Bannock will close to handle crush of events
Denver is brunching so hard, it’s closing down streets. And they won’t reopen for five weeks.
BrunchFEST on Aug. 27 kicks off a string of late-summer events at Civic Center that typically would have the city opening and closing Bannock Street through the end of September. But this year, Denver has opted to put up the barriers at West Colfax Avenue and at West 14th Avenue Parkway and leave them until the last drop of chocolate fondue is mopped up after the Hot Chocolate 15K/5K on Oct. 1.
But unlike other street closures that focus on activating public spaces, such as the pop-up park on 21st Street, this closure focuses on studying transportation and laying the groundwork for future plans.
“People are used to Bannock being closed this time of year,” said Crissy Fanganello, Denver’s director of transportation and mobility. “It’s just on and off, on and off.”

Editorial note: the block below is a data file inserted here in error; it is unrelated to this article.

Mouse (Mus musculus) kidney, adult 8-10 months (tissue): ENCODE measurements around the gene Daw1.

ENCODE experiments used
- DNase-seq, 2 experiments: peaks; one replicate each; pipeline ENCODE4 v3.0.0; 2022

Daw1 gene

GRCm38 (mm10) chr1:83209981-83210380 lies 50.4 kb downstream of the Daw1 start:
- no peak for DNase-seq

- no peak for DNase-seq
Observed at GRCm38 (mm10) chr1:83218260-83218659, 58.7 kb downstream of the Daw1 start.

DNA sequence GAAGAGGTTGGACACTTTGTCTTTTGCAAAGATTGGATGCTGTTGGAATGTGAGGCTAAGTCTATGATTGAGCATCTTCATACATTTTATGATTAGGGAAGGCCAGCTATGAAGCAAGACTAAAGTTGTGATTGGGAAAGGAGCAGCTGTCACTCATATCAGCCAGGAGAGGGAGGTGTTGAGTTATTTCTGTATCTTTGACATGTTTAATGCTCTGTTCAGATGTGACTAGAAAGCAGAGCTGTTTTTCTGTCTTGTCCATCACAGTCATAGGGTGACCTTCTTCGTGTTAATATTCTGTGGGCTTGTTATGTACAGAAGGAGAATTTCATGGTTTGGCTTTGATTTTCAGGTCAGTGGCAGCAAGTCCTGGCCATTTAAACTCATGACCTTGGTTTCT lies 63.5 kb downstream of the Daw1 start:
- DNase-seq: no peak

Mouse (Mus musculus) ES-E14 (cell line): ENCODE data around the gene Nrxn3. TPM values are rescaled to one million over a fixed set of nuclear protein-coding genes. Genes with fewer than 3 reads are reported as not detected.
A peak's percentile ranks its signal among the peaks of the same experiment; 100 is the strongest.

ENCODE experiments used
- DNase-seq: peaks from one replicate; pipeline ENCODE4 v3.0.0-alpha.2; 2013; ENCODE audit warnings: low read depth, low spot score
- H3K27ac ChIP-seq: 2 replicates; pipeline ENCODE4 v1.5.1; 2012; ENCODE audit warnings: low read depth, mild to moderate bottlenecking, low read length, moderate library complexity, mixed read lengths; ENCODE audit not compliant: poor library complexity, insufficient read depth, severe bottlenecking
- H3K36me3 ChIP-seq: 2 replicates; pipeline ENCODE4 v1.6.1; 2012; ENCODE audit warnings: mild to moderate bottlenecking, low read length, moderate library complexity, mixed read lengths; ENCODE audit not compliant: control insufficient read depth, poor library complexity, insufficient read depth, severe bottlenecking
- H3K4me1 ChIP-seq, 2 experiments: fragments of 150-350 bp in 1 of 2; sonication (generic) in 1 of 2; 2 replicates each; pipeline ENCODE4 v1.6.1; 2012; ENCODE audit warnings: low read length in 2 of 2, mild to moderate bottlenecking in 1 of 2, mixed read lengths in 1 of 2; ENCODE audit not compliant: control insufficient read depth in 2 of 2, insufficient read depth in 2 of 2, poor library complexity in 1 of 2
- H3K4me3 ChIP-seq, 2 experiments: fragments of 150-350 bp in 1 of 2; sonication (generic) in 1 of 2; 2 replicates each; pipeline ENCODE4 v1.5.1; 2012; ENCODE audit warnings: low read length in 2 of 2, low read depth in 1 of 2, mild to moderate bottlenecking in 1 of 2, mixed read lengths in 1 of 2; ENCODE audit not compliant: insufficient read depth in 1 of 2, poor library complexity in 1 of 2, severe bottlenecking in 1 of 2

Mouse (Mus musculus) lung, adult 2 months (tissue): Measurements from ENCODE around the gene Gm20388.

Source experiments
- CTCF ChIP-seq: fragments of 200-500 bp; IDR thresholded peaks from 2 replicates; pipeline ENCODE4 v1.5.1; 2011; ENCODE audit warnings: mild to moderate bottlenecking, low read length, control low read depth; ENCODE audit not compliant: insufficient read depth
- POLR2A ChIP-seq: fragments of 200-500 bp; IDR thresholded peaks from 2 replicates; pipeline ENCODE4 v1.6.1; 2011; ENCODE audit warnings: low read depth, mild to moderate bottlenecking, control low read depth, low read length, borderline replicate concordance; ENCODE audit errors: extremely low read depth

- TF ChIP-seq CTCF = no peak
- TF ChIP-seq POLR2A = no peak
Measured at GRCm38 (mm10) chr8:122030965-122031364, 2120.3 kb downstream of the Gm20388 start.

Bannock Street will be closed between Colfax and 14th from Aug. 25 to Oct. 1. The closure will create more consistency for drivers and allow the city to test a new traffic configuration and a pedestrian-friendly plaza, Fanganello said.
The idea for the plaza has floated around the city for years, but Denver Public Works spokeswoman Nancy Kuhn wasn’t aware of any formal discussions until this 2017 study. She and Fanganello said the closure is simply a preliminary step and a plaza is still far in the future.
Ideally, the temporary closure will lessen confusion, Fanganello said.
But she admitted it may not be perfect in terms of traffic flow.
Sidewalks and bike lanes will remain open. Many of the major events will have additional closures. The city will be assessing safety and mobility for cars, pedestrians and bikes. It’ll also monitor the effect on regular Bannock Street users.
The city will maintain two leftturn lanes and a right-turn lane from 14th onto Colfax, Kuhn said. There will be signage attached to the traffic signal mast post and a more clear barricade of Bannock than is usually deployed.
The closure is not expected to have a financial impact on the city as event organizers are the ones who provide and cover the costs of barricades, Kuhn said.
Bannock was closed for an extended period of time last year when the city had several consecutive events, including the NFL kickoff party, 911 commemorative event and Taste of Colorado.